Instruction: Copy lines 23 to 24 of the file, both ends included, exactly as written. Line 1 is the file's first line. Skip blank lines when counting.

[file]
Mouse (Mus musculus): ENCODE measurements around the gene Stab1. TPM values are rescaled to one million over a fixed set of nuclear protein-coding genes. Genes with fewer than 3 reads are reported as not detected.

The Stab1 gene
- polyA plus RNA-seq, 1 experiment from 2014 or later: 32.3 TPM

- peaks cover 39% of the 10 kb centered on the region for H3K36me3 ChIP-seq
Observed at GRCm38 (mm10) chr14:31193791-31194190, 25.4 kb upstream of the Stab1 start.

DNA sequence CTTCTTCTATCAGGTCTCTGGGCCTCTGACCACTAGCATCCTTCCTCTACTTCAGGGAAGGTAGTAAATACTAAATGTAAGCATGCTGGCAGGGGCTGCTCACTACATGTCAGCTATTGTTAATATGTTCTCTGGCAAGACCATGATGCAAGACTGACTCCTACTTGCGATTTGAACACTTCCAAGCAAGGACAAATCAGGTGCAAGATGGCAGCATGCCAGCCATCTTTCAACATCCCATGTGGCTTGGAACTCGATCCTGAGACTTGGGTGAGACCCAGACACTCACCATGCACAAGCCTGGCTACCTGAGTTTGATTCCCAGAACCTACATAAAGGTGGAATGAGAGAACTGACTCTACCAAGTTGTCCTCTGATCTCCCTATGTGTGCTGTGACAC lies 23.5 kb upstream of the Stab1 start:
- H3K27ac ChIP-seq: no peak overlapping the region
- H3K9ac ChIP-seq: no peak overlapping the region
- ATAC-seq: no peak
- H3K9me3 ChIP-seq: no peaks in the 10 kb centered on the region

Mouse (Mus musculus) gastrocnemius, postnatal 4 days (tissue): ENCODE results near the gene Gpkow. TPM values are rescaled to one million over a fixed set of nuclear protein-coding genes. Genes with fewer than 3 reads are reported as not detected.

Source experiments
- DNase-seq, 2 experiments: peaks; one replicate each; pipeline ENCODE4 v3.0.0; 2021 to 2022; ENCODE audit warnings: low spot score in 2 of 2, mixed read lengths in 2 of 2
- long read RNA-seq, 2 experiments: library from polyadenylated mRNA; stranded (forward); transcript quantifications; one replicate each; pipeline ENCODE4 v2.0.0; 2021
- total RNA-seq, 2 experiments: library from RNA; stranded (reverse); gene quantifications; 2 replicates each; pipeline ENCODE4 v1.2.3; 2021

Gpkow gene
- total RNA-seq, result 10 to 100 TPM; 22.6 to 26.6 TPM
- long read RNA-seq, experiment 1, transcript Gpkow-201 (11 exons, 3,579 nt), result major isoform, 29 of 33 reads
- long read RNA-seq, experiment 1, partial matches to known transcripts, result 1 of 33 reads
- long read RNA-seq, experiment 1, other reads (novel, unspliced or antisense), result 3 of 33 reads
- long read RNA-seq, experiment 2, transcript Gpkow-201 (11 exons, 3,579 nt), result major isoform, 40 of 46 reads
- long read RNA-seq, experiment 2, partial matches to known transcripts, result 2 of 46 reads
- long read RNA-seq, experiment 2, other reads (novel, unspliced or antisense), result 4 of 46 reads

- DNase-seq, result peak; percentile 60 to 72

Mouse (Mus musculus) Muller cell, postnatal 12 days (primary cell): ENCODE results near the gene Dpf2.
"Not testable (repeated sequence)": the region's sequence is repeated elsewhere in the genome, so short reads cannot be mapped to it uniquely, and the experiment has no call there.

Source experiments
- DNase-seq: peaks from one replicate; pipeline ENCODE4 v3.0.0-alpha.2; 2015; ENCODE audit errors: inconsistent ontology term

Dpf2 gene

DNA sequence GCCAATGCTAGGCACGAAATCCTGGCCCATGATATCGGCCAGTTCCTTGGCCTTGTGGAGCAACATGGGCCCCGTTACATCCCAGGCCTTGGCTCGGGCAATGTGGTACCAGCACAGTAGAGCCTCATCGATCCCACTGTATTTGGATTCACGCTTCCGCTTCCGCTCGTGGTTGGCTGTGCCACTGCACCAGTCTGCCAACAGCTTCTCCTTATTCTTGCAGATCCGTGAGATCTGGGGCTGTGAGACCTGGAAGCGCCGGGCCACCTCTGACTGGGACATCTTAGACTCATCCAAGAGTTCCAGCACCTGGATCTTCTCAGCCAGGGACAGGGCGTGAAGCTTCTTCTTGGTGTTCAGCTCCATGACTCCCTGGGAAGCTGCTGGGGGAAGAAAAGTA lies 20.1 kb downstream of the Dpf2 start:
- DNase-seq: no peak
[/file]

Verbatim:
- long read RNA-seq, experiment 2, other reads (novel, unspliced or antisense), result 4 of 46 reads

- DNase-seq, result peak; percentile 60 to 72